From the monthly archives: March 2012

On March 29th, Implementation and Assessment Group on Greek Life (IAGGL pronounced eagle) posted its metrics for review and comment from the Lafayette Community. The announcement by the Chair is available here.

The metrics cover three of the four Board’s four objectives for Greek Life, which are described in the announcement. IAGGL is still working on the metrics for the fourth objective.

We encourage everyone to take advantage of this opportunity offered by the College for commenting on the metrics developed by IAGGL thus far. Comments may be submitted at this link. Because comments appear to be private, we’d appreciate any comments to be reposted publicly so the entire community can know the issues raised by students, parents, alumni, and faculty. You can repost comments to Lafayette in the comments thread of this post and the LinkedIn discussion on this topic under the Lafayette Alumni LinkedIn group.

The Board’s objectives are:

  • Fraternities and sororities must facilitate demonstrated learning opportunities for students and provide benefits to the College as a whole.
  • The academic performance of students affiliated with fraternities and sororities must be comparable to the student body as a whole.
  • The disciplinary profile of members of fraternities and sororities, as well as the individual organizations, must be comparable to the student body as a whole and other student organizations.
  • Fraternities and sororities must provide open access and engagement opportunities to all students at Lafayette (non-discriminatory in selection of members).

The metrics are:

Integration with Campus Learning Opportunities (Greek organizations and students where applicable):

  • Does each Greek organization plan/host five academic programs per year?
  • Do each of the five programs meet the following criteria: open to campus, have faculty involvement, not social as primary focus, directly planned by Greek organizations, approved by the director of fraternity and sorority life, have active member participation?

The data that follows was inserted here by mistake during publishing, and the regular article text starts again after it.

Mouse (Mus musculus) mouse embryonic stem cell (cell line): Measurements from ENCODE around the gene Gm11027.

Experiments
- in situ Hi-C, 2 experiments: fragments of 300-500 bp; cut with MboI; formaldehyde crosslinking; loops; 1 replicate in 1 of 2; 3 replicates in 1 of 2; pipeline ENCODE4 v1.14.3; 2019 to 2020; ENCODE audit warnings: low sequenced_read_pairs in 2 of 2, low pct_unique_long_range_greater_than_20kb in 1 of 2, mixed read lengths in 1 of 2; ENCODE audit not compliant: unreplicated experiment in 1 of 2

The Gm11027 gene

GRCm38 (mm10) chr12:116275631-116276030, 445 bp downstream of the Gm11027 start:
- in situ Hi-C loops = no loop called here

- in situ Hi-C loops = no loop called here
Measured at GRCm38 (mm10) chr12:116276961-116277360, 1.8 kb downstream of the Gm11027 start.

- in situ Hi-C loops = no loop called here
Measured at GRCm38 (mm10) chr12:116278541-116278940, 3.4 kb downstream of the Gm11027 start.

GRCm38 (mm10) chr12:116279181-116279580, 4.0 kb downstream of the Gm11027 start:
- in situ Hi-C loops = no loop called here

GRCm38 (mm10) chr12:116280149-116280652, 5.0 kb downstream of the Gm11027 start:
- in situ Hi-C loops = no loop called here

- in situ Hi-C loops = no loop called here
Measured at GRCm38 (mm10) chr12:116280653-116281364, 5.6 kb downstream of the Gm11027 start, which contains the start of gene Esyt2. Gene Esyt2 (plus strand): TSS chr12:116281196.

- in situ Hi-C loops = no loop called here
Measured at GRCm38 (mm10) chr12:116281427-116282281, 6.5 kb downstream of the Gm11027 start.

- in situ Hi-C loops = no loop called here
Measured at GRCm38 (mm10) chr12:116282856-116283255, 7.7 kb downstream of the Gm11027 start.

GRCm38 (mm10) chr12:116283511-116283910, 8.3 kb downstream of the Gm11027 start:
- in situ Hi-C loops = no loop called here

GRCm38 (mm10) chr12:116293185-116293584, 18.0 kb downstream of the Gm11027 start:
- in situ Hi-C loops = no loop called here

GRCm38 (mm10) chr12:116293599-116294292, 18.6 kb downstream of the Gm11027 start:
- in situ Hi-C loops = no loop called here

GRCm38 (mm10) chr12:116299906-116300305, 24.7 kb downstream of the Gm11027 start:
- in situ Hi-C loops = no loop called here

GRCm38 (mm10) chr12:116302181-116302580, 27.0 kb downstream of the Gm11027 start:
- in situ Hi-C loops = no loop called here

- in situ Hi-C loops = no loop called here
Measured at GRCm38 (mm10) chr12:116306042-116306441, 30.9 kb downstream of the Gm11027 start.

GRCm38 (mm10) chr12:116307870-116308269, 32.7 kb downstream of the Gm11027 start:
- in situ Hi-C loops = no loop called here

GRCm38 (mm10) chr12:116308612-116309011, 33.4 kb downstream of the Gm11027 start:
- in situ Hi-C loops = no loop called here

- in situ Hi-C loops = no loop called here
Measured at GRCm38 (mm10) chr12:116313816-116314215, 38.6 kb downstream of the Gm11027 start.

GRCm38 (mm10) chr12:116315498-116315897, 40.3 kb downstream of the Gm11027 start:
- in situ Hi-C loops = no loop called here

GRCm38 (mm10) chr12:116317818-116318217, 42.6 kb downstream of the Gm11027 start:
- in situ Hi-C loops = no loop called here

• Are Greek members actively involved in a leadership role of one non-Greek organization (total cases and ratio of leaders to membership)?

Academic Performance  (Greek students to non-Greek students, separated where possible by Greek organization and also by gender):

  • GPA 3rd semester students
  • GPA 5th semester students
  • GPA 7th semester students
  • Major distribution (numbers and ratio)
  • Academic probation (total cases and ratio)
  • EXCEL Scholar (total cases and ratio)
  • Thesis participation (total cases and ratio)
  • Departmental honors participation (total cases and ratio)
  • Study abroad participation (total cases and ratio)
  • Other honor recipients/Dean’s List (total cases and ratio)
  • Co-curricular (academic major) organization membership (total cases and ratio)
  • Internship participation (total cases and ratio)

Disciplinary Profile  (Greek students to non-Greek students where possible, separated where possible by Greek organization and also by gender):

  • Conduct probation of individuals (total cases and ratio)
  • Conduct violations (total cases and ratio))
  • Individual repeated offenses (total cases and ratio)
  • Sanctions issued
  • Administrative hearing cases by group
  • Administrative panel cases by group
  • Sexual assault Public Safety Reports (total cases)
  • COMPASS compliance

Once again The Lafayette published several articles touching on the topic of Greek Life at Lafayette College.

Brett Billings ’12 reports in the article Tough rush getting tougher: